January 26 – March 25, 2015
The history of American slavery is considered in A Stirring Song Sung Heroic, an exhibition of 80 black and white silver gelatin prints by photographer William Earle Williams. These images document mostly anonymous, unheralded, and uncelebrated places in the New World – from the Caribbean to North America – where Americans black and white determined the meaning of freedom. Archives of prints, newspapers, and other ephemera related to the struggle accompany the work. The presentation of this exhibition marks the 150th anniversary of the ratification of the Thirteenth Amendment to the Constitution of the United States, which abolished slavery nationwide following the conclusion of the American Civil War.
William Earle Williams is the Audrey and John L. Dusseau Professor in the Humanities, Professor of Fine Arts, and Curator of Photography at Haverford College. He received his M.F.A. degree from Yale University School of Art and holds a B.A. in history from Hamilton College. His photographs have been widely exhibited at diverse institutions including the National Gallery of Art, the Smithsonian Institution, and UMBC. His work is held in many public collections including the National Gallery of Art, the Metropolitan Museum of Art, the Baltimore Museum of Art, and UMBC’s Special Collections. Williams has also received numerous fellowships from the Pennsylvania Council on the Arts and was awarded a John Simon Guggenheim Fellowship for 2003 – 2004.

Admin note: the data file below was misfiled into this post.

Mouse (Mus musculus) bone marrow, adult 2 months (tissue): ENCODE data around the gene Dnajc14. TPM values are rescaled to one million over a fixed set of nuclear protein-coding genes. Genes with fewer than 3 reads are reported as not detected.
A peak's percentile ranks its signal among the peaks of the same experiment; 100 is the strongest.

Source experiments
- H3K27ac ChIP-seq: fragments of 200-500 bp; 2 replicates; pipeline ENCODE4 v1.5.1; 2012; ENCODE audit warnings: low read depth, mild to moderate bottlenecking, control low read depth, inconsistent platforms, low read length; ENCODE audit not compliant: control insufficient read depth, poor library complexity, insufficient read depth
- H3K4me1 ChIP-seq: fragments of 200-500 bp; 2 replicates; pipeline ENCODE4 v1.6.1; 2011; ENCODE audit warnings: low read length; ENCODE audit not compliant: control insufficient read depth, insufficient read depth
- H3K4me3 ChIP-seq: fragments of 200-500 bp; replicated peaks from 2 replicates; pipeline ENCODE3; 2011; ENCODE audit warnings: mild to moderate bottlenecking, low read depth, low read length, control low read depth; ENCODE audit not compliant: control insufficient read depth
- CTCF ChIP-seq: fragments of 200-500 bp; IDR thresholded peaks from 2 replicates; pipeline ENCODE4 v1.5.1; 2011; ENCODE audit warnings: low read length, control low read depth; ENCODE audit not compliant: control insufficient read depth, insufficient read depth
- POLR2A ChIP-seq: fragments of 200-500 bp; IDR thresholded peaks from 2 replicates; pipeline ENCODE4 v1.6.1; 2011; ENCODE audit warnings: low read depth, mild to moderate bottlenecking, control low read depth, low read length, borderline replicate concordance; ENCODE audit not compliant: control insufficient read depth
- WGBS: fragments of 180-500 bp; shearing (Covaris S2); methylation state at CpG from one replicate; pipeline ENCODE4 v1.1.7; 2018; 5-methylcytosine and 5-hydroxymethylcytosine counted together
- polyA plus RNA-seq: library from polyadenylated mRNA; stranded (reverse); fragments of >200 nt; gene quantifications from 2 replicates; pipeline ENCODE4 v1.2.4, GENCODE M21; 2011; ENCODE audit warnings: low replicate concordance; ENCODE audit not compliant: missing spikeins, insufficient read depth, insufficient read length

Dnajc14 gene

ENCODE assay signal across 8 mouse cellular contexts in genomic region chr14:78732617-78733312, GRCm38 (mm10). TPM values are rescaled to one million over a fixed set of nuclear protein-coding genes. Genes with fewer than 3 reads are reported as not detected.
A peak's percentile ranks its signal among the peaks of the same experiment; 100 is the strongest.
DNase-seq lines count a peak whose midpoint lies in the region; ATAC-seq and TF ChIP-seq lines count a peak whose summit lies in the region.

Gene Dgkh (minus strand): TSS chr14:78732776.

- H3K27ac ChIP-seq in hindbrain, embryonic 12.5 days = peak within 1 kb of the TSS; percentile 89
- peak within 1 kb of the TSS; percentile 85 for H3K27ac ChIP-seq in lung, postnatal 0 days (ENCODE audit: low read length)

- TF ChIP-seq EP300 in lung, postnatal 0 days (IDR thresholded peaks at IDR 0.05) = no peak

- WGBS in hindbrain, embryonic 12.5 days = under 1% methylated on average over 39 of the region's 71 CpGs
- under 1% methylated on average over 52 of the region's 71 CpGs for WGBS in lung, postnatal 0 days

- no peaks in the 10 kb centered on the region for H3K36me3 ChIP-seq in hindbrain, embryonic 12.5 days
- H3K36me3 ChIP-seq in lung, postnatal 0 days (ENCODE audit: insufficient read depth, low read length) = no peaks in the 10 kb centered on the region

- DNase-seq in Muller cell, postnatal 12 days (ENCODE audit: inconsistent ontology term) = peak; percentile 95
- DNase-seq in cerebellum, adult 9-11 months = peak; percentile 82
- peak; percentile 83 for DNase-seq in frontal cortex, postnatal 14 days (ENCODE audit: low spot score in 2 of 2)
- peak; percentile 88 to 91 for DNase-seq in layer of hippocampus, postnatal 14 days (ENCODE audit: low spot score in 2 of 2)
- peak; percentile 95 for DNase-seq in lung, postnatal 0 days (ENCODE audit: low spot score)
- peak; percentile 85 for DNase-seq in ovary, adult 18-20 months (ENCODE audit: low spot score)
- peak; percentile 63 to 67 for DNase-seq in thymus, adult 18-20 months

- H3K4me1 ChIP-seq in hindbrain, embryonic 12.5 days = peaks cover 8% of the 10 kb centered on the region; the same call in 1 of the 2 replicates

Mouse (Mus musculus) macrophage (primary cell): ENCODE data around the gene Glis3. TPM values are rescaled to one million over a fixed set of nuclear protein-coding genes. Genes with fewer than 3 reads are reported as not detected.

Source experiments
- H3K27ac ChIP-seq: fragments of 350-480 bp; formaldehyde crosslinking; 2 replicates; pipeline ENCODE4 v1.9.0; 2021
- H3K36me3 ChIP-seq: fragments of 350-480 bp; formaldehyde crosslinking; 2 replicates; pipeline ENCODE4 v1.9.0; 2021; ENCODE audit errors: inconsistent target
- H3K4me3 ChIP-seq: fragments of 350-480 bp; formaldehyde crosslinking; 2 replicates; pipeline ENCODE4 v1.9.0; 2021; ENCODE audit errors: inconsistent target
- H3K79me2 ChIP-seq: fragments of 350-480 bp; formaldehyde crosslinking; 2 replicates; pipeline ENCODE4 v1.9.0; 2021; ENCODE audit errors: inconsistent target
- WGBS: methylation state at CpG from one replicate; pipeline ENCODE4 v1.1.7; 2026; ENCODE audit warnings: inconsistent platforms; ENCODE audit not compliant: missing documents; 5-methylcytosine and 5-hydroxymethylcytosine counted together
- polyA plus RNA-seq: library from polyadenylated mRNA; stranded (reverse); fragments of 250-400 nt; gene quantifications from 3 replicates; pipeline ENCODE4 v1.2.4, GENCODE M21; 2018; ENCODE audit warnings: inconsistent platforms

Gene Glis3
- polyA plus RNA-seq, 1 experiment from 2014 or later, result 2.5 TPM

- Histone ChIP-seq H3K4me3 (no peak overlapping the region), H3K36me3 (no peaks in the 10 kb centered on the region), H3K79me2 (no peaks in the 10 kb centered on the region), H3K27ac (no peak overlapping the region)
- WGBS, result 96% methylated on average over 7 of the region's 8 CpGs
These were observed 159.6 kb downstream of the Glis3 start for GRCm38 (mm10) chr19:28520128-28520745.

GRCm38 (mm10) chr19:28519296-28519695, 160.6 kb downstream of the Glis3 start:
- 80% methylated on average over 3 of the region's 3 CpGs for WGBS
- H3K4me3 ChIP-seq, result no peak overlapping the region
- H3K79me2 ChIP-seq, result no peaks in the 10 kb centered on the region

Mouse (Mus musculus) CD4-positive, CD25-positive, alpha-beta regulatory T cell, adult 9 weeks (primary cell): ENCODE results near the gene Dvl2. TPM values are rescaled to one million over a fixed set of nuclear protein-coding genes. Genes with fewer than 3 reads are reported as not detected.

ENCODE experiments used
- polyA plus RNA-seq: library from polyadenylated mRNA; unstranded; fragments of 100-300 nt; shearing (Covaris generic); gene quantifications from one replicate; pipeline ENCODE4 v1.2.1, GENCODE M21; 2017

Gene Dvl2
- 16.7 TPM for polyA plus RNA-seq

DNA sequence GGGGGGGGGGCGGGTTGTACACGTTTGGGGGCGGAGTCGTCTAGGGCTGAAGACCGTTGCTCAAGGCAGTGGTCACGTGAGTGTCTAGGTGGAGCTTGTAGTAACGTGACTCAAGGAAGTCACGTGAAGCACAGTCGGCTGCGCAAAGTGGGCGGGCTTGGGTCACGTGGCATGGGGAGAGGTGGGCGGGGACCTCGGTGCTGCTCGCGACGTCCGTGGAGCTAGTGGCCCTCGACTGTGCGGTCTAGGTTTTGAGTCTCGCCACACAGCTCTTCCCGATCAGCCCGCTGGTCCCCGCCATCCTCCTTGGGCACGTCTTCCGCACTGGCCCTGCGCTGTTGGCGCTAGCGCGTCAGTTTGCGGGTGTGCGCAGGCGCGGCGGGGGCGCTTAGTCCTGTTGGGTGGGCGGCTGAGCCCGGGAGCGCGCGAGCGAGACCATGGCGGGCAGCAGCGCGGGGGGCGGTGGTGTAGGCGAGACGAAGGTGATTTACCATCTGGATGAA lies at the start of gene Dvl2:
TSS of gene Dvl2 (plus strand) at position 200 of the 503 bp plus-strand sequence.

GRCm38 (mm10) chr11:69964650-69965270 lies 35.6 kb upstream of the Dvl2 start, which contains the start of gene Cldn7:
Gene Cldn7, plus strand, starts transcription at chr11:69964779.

4:00 p.m. Tuesday, February 24, 2015
Artist’s Talk: William Earle Williams
The lecture, co-sponsored by the Dresher Center the Humanities and the Library Gallery, will be presented as part of the Humanities Forum.